provide both cities and their private building owners with access to the necessary funds to retrofit existing buildings with more energy efficient products, typically leading to energy savings between 20 to 50 percent.

    These banks will work alongside energy efficiency finance specialist Hannon Armstrong and CCI to develop effective mechanisms to deploy this capital globally. Cities and building owners will pay back the loans plus interest with the energy savings generated by the reduced energy costs thanks to the building retrofits.

    The initial group of 15 cities participating in the program include Mexico City and São Paulo. Other C40 cities will be brought on later, and as far as I can tell, eventually the program will be available to medium-to-large non-C40 cities (such as Belo Horizonte, Curitiba, Fortaleza, etc.) as well.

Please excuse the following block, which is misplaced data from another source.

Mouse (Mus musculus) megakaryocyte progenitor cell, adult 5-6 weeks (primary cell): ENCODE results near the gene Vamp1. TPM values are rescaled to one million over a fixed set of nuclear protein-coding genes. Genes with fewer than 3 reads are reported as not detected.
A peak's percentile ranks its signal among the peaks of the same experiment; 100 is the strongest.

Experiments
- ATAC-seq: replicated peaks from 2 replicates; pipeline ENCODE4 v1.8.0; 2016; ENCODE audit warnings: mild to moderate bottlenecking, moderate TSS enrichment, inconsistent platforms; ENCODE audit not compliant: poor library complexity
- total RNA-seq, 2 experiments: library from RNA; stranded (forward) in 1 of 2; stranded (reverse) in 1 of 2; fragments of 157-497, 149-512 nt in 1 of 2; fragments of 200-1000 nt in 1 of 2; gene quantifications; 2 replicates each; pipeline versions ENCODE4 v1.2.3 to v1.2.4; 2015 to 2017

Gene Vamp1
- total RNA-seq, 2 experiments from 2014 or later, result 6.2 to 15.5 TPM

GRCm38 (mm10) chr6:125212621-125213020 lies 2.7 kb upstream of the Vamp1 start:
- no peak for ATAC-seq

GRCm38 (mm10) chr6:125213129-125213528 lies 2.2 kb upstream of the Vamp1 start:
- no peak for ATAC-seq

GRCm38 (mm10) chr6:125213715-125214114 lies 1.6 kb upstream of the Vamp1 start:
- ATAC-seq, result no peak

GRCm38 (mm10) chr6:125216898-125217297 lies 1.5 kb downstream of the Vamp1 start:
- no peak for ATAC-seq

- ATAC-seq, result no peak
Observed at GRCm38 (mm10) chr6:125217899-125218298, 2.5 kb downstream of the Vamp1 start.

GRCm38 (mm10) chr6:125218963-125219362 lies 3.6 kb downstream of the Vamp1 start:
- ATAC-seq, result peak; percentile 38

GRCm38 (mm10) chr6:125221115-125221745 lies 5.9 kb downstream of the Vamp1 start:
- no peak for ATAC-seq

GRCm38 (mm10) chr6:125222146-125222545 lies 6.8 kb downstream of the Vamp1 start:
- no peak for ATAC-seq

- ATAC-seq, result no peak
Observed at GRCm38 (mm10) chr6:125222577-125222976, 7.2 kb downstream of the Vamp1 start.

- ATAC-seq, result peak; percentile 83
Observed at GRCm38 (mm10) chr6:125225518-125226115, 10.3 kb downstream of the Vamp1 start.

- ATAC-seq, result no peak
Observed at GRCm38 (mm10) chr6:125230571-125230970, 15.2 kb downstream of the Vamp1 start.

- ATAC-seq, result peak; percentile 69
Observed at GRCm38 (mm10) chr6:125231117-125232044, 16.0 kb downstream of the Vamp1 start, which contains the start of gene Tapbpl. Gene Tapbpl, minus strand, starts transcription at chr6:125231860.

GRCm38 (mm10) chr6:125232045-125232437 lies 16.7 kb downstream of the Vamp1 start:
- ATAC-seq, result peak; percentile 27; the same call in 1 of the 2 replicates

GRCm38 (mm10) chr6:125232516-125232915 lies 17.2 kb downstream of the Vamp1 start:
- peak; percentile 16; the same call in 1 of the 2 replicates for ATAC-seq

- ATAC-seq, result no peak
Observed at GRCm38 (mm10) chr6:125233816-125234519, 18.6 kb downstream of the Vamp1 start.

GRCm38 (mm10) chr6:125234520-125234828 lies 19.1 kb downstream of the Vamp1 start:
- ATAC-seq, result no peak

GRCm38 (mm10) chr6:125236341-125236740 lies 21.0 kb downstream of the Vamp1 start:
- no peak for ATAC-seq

As part of the Energy Efficiency Building Retrofit Program, cities have agreed to develop a program to make their municipal buildings more energy efficient and provide incentives for private building owners to retrofit their buildings with energy saving technologies. The retrofit program will be consistent with, and work within, city procurement and tendering rules. Participation in the program will be open to local banks and companies, who will be invited to contribute to the funding pool and to expand the list of green products used in retrofits…